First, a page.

Blood thinners should be stopped a few days before the surgery to prevent excess bleeding

How is Craniotomy Performed?

Type of Anesthesia - A combination of general anesthesia and local anesthesia is often used for the craniotomy procedure. If you are under general anesthesia, you will be asleep during the procedure and will not be aware of what is going on. If you are undergoing a sleep-awake-sleep craniotomy, you may be given general anesthesia but will be woken up during the surgery. The local anesthetic is mixed with epinephrine to reduce bleeding from the incision.

Pre-operative Check-up - Routine tests as indicated above are ordered a few days before the surgery. Admission is usually required a day before the surgery.

Fasting Before Surgery - Overnight fasting is required and occasionally intravenous fluid maybe required to keep you well hydrated. Sedation is sometimes required for good overnight sleep before the surgery.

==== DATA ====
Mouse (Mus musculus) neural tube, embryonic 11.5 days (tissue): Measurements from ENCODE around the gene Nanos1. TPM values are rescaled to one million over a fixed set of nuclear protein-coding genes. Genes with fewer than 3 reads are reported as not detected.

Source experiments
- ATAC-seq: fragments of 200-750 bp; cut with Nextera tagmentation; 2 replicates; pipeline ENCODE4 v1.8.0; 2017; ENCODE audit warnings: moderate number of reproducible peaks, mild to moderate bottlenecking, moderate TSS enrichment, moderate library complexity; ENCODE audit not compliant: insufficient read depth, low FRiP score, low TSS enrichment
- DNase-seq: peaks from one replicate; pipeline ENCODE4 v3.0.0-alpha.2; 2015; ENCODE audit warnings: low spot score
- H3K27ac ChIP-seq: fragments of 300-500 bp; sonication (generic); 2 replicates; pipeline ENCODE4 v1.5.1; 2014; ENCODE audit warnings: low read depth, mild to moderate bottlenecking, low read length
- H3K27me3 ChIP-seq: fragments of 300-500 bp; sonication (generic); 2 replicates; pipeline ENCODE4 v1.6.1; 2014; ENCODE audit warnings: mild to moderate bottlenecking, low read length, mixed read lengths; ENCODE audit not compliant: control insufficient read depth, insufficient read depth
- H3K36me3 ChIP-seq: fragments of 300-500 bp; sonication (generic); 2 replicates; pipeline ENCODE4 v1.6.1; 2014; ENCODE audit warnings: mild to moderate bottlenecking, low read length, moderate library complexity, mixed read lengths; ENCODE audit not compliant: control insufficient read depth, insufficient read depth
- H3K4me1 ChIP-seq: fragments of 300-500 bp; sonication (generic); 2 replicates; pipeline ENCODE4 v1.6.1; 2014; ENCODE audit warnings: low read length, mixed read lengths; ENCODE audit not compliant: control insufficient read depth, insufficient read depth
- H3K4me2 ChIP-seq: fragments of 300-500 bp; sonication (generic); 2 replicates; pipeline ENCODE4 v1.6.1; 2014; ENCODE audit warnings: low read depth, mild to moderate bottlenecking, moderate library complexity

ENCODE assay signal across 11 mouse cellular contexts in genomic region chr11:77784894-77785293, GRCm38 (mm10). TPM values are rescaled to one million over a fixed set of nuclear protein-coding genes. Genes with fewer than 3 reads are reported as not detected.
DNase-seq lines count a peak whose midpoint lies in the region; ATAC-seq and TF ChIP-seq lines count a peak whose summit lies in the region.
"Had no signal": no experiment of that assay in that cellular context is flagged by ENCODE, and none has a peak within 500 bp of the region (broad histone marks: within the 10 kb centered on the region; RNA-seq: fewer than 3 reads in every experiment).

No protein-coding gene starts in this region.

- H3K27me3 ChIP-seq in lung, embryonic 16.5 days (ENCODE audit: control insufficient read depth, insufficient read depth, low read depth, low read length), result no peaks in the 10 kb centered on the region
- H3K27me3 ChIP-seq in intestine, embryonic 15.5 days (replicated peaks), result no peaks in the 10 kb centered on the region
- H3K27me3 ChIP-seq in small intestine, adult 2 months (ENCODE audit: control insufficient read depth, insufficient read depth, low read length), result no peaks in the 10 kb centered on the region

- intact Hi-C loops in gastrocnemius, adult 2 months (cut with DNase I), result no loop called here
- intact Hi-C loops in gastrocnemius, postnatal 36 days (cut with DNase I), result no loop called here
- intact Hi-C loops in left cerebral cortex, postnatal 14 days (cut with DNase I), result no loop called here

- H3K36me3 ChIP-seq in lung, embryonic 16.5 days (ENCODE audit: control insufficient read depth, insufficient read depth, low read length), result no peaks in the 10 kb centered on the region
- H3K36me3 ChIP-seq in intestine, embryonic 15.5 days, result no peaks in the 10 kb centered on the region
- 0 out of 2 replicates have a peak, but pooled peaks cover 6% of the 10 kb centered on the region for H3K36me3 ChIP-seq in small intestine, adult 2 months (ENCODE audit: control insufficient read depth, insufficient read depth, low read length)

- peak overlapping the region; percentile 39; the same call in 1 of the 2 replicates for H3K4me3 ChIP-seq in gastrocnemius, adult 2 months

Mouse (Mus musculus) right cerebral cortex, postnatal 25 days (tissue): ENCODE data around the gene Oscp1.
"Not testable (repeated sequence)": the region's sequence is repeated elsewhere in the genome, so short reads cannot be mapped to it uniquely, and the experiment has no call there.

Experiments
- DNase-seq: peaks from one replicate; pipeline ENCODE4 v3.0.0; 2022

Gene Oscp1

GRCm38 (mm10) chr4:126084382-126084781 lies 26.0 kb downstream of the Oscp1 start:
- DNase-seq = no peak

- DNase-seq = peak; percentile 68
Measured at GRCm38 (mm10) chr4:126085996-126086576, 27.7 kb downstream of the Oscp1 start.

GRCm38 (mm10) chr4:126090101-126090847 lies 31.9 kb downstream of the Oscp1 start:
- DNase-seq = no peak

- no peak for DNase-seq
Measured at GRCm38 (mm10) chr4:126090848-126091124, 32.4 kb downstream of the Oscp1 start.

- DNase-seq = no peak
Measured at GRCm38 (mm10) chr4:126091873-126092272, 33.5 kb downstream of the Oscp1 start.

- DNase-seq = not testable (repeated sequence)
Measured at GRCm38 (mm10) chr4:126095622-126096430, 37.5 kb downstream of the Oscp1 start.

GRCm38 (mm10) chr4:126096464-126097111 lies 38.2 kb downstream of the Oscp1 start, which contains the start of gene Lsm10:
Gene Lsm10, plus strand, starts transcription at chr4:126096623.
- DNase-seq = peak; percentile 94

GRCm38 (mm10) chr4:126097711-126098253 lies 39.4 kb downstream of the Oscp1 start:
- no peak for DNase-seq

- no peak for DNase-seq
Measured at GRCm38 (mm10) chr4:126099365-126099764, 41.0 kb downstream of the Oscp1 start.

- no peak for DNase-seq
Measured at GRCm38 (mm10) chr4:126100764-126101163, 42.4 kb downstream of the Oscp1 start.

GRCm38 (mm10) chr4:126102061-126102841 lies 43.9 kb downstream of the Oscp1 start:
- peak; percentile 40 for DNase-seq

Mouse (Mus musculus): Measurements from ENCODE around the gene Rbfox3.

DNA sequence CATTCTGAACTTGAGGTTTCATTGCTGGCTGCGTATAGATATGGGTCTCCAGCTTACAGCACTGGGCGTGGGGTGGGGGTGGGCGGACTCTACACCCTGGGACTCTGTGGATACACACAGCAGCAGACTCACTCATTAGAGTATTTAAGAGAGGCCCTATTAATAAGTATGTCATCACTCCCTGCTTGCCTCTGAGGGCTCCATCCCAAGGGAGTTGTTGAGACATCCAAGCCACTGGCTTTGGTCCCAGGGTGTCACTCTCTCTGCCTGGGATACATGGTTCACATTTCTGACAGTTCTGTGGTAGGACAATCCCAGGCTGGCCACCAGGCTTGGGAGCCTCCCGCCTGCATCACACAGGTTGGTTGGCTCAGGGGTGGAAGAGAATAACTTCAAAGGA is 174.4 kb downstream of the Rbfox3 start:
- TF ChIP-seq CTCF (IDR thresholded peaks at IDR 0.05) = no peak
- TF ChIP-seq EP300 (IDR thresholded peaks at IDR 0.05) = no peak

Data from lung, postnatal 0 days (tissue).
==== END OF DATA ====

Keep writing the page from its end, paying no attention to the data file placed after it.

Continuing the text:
Shift From the Ward or Room to the Waiting Area in the Operating Room - An hour or two before the surgery, you will be shifted to the operating room waiting area on a trolley.

Once the surgical room is ready, you will be shifted to the operating room.


Shift to the Operating Room - The ambience in the operating room can sometimes be very daunting and a small amount of sedation can help overcome your anxiety. From the trolley, you will be shifted on to the operating table. As you look up, you will see the operating light console and at the head end will be the anesthesia machine. There will also be monitors to check oxygen levels, ECG and other vital parameters. A constant beeping sound may be present from the monitors, which may sometimes be irritating.

Anesthesia Before Surgery - If you have to undergo general anesthesia, the anesthetist will inject drugs through an intravenous line and make you inhale some gases through a mask that will put you in deep sleep. Once you are in deep sleep, a tube will be inserted into your mouth and windpipe to administer the anesthetic gases to overcome pain and keep you comfortable. If local anesthesia is used, an anesthetic drug will be injected in the region where the incision will be taken.